“There isn’t anything you could’ve done,” Matt said gently. He touched her shoulder.

Her nerves tingled as their skin met, the sensation zipping through her body like lightning. Suddenly she wanted more of his skin on hers. Closing her eyes, she forced herself to focus. Thoughts tumbled through her mind, conflicting feelings tearing at her heart. A thought slipped into her head. Opening her eyes slowly, she studied him through slitted lids. “Why didn’t you tell me?”

He stepped back, as if she’d slapped him. “I—” He shook his head. “She asked me not to say anything.”

“So you knew and you chose not to tell her family?” Tears blurred Rowan’s eyes. “I mean, I can understand not telling my father.” She thrusted the word out as if she was spitting. “But me? What did I ever do to her? To you?”

Matt fell silent. He shook his head.

Of course he didn’t have an answer, she mused. All these years later, he still avoided conflict. He hadn’t changed at all, and she needed to remember that. Wrenching her car door open, she climbed inside, forcing Matt several steps away. Gunning the engine, she peeled out of the parking lot without looking back.


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Just One More Minute: Chapter 2

Just One More Minute, by Elizabeth Barone

Matt slumped into a chair in Katherine’s office. After hearing the news the other night, he hadn’t even wanted to open the bakery for the next day. There was no point. The place was lifeless without her. But she’d made it abundantly clear to him that she wanted him to keep the place going if anything happened to her. Her lawyer was definitely making sure sure that he followed her last wishes, too.

So he’d opened up Elli’s on Saturday and accepted a steady stream of customers mourning Katherine. He spent the day serving them coffee and pastries, pushing his own feelings aside. There was no choice. If he thought about his mentor too much, he would break. Katherine had been more than that, really. She’d been like a mother to him.

He’d closed early and fallen into a heavy sleep, resolving not to open on Sunday. But the lawyer had given him a friendly wakeup call that morning, imploring him to get to work. Matt didn’t know what to expect, but nothing had changed. People continued to flock to Elli’s, offering him their condolences and treating the weekend as a memorial service in and of itself.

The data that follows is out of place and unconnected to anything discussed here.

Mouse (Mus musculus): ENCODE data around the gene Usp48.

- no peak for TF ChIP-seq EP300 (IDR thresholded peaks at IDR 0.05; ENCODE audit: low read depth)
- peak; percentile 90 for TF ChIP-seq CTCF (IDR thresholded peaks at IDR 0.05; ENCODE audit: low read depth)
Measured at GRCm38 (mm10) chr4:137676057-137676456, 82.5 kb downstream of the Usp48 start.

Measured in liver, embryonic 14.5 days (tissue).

He dragged a hand through his brown curls, sighing. He’d made it through most of the weekend, but he had no idea what would happen next. Without Katherine, he had no job. It was only a matter of time.

The smart thing to do would be to skip the wake that evening and spend the night figuring out what he was going to do. He’d graduated high school only by the skin of his teeth. College hadn’t even been an option. If it wasn’t for Katherine, he and his family would be homeless. And he would never be able to thank her for what she’d done for him.

There was no way he could miss her wake, though. The thought of seeing her in a casket simultaneously made him nauseous and sent pain searing through his chest, but he had to pay his last respects. He owed her at least that—even if it would cost him dearly.

Matt rubbed his face with his hands. The whole situation was all too familiar. He’d been one of very few people who had known Katherine was sick. She hadn’t even intended to tell him, but he wasn’t stupid. He knew the side effects of chemo. He’d watched her get weaker and weaker, once again powerless to stop the inevitable. On its own, his grief for his father was unbearable, but losing Katherine was like ripping a scab off a large, still raw wound. The anger, sadness, and helplessness enveloping him were familiar, but that didn’t make dealing with those feelings any easier.

Shoulders slumped, he stood from his seat. On his way into the kitchen to clean up, he paused in the hall. The front end needed a run-through, too. His limbs felt frozen. Without any customers, the place felt too empty. Katherine would kill him if he left the place anything less than spotless, though. Torn, he glanced back at the kitchen, then at the cafe. Normally he wasn’t so indecisive, but he felt reluctant to clean either room. All he wanted to do was go home and collapse into bed. Maybe then he’d wake up and discover it’d all been a bad dream.

Danny and his mom were waiting at home for him, though. The thought of his family jolted him into action. They depended on him. He needed to stay strong.

It didn’t take long for him to clean up, even though he took his time. Once he started, he relaxed easily into the familiar ritual. He was suddenly all too aware that the sooner he locked up, the closer he’d be on his way to the wake. There was only so much procrasti-cleaning he could do, though. Squaring his shoulders, he put the mop away and grabbed his keys from the office. He set the alarm, then slipped out into the hot afternoon.

His pickup didn’t have air conditioning. He’d parked in the shady corner of the parking lot earlier that morning. Though it’d been dark when he arrived, the truck rested underneath a sprawling oak. Even though he’d left the windows wide open, when he opened the door, steaming hot air rushed out at him. The sooner he got it moving, the better.

He took the long way home—not that there was really a long way in Watertown. He crossed the small town into the even smaller town of Oakville within just a few minutes. Parking in front of the three-family house where he and his family lived, he shut the engine off. He needed to compose himself before he walked in and Danny saw his face.